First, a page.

In her book Positivity, Barbara L. Fredrickson writes, “You are constantly changing — not just your clothes or your hairstyle, but your inner core, the very essence of your being. Change is the rule, constancy the rare exception. Consider the change underway within you at this very moment. What you know as ‘you’ is actually trillions of cells living and working together. Most only live for a few weeks or months. When they die, they are replaced by new cells. This cycle continues for as long as you live. The pace of cell renewal varies by body part. Your taste buds live only a few hours. Your white blood cells live about ten days. Your muscle cells live about three months. Even your bones are made anew time and again. Considering these differences, scientists have suggested that you replace about 1 per cent of your cells each day. That’s 1 per cent today, another 1 per cent tomorrow, amounting to roughly 30 per cent by next month and 100 per cent by next season. Seeing yourself and your cells in this way, every three months you get a whole new you. Perhaps it’s no coincidence that it takes around three months to learn a new habit or make a lifestyle change. Perhaps we can’t teach an old cell new tricks.”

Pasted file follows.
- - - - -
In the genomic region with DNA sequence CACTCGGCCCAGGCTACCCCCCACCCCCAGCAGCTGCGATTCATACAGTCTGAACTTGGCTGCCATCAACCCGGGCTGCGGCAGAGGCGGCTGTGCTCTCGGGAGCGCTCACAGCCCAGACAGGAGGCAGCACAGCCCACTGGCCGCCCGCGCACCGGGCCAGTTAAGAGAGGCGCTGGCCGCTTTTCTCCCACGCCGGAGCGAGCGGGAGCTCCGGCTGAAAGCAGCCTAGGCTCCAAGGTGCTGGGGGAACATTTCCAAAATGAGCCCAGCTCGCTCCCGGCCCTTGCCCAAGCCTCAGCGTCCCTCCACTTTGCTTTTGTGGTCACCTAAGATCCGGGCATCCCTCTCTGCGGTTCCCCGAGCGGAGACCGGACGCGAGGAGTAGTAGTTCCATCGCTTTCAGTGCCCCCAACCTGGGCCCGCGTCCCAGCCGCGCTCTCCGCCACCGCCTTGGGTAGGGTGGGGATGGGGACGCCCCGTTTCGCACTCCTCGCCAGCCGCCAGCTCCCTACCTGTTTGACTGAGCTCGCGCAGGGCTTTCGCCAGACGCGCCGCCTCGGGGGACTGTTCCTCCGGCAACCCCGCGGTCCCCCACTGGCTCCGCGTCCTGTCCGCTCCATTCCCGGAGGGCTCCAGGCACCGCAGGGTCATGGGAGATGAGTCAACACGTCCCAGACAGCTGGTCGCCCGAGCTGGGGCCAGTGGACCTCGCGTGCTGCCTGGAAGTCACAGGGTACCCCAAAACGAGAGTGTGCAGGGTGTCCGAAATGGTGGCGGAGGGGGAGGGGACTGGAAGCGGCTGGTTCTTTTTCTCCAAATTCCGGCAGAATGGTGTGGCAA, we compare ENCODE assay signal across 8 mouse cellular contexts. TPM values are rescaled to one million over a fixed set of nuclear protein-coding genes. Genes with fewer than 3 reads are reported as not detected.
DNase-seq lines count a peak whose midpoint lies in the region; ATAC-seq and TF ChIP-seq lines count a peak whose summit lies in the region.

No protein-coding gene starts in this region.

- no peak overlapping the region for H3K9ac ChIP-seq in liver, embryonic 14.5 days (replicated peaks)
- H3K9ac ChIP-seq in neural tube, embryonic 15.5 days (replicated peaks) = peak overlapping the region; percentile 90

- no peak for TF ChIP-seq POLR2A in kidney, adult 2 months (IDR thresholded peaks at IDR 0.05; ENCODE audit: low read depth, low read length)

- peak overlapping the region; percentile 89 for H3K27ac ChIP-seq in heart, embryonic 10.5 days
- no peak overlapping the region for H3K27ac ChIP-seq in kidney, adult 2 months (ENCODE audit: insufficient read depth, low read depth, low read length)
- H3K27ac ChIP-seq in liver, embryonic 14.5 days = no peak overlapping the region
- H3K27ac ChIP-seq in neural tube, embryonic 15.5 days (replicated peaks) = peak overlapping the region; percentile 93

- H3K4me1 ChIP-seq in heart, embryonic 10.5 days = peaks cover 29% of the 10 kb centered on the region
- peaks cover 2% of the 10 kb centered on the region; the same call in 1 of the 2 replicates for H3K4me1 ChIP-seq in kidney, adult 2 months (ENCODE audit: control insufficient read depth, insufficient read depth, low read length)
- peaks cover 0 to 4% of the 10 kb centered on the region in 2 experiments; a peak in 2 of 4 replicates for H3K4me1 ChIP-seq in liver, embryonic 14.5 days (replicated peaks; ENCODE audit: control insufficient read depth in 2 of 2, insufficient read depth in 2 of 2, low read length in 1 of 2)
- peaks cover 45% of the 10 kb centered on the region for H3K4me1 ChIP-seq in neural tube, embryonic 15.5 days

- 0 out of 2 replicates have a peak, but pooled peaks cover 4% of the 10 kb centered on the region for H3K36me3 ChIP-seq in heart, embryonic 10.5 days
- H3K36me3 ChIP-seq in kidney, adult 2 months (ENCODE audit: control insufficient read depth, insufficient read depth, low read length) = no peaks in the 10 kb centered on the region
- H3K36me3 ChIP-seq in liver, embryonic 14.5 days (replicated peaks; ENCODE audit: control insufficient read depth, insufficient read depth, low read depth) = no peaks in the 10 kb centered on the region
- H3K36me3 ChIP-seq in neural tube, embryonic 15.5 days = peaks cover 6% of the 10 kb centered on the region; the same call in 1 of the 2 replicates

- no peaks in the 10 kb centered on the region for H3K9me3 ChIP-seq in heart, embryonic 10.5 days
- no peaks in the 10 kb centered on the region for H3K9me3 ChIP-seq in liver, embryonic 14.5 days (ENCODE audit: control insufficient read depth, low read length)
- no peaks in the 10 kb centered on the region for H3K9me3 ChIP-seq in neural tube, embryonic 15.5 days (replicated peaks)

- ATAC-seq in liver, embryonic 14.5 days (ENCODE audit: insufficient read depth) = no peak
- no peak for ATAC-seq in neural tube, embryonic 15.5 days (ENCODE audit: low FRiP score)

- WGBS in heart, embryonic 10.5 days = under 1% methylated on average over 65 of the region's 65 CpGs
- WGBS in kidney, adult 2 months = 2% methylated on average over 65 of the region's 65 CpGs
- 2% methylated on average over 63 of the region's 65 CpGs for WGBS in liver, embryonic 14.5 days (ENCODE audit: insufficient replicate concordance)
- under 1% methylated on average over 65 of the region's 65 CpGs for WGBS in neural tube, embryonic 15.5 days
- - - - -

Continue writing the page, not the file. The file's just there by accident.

And with the cells in our brain and body changing so rapidly, what does this mean for our health and mindset? How can we flush the unhealthy cells and rejuvenate the healthy ones? How can we rewire our thoughts?
Positivity changes everything. Barbara goes on to say, “More fascinating still is the discovery that the pace of cell renewal doesn’t simply follow some predetermined script. It varies depending on what you do and how you feel. A key signal that tells your cells whether to decay or grow, for instance, is movement. A sedentary lifestyle hastens cell decay. An active lifestyle hastens cell renewal. This is true for both your body and your brain.”
This would explain how a brisk walk clears the mind. How we all know that one person who is still moving through the world like a teenager when they are in their senior years. They tricked their cells into continuing to renew with their attitude and action.
What a gift to see a walk as a medication for our cells. Or a ten minute meditation as a prescription for peace.
If our cells are replaced that frequently, what will we let our ‘new you’ do tomorrow?